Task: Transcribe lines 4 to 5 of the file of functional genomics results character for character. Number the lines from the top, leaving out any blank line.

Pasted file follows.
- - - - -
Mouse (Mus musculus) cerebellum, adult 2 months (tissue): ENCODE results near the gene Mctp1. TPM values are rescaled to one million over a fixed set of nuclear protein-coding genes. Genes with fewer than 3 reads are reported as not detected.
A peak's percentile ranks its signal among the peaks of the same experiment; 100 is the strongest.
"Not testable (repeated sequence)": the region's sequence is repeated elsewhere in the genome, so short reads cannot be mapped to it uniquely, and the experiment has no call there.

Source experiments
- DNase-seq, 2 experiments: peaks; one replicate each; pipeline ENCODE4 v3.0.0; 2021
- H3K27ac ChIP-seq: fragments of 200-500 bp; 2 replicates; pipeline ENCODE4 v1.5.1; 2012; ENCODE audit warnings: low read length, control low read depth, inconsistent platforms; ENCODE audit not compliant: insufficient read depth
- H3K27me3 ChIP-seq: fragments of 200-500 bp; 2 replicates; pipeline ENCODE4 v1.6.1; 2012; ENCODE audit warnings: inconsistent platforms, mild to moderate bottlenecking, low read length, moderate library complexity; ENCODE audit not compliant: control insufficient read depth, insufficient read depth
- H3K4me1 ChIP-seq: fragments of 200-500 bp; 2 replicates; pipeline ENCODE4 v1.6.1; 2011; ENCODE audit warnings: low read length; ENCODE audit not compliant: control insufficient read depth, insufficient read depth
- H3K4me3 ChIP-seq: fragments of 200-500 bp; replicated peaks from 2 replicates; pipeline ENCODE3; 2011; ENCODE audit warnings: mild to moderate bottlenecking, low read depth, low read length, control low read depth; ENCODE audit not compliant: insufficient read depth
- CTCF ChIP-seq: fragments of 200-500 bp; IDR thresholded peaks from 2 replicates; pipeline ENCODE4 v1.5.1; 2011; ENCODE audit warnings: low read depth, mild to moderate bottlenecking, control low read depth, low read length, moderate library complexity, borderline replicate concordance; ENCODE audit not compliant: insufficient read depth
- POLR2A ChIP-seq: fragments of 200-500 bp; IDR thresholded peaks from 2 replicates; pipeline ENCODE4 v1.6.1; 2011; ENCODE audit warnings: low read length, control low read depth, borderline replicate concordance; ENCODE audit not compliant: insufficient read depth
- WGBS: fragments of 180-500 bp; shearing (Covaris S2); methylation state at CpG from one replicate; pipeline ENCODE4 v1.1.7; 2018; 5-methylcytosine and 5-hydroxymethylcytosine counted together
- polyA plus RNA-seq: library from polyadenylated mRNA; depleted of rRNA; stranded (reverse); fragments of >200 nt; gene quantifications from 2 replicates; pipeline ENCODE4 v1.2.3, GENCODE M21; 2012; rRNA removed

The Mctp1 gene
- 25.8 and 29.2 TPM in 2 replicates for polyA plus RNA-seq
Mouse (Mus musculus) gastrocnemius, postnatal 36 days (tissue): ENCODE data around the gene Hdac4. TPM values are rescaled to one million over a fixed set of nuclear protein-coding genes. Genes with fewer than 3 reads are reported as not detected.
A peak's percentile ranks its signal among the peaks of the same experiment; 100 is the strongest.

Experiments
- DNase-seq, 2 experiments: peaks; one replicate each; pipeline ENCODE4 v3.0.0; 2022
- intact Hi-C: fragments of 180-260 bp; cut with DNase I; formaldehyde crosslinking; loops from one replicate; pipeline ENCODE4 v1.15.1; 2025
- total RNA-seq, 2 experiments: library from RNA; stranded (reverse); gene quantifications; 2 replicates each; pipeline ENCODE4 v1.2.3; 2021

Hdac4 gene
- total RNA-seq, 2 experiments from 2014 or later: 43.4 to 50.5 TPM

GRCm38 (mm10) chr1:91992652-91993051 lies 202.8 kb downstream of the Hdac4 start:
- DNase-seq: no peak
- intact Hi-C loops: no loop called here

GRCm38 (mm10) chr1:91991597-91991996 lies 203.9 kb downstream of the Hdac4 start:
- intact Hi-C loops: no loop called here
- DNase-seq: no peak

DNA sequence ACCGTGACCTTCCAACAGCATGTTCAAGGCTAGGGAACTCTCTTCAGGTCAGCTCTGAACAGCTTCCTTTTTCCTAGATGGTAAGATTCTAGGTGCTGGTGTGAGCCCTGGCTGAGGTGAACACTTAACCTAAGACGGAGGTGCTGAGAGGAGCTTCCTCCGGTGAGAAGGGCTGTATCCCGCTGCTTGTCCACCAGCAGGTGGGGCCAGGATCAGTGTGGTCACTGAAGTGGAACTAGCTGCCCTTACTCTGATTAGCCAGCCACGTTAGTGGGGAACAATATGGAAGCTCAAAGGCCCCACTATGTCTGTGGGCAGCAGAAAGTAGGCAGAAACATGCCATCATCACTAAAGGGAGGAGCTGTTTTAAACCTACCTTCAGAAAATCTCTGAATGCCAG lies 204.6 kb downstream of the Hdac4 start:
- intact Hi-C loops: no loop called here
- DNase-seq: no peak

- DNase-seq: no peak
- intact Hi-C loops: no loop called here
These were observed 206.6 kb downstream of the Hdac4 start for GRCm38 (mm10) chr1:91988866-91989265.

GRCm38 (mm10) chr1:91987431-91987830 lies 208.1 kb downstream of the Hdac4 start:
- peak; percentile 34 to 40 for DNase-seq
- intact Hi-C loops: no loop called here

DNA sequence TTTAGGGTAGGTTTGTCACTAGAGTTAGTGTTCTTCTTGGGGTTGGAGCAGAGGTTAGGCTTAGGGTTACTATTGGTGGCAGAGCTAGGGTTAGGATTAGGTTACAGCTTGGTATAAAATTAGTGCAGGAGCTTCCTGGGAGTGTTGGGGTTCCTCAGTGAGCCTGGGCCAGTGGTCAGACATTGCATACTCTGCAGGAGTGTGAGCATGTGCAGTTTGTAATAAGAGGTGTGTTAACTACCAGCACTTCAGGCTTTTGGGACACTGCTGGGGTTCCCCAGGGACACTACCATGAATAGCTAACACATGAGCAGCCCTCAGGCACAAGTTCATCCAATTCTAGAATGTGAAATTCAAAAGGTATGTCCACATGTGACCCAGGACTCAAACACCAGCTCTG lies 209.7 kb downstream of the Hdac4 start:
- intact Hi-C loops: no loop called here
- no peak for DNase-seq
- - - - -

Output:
Source experiments
- DNase-seq, 2 experiments: peaks; one replicate each; pipeline ENCODE4 v3.0.0; 2021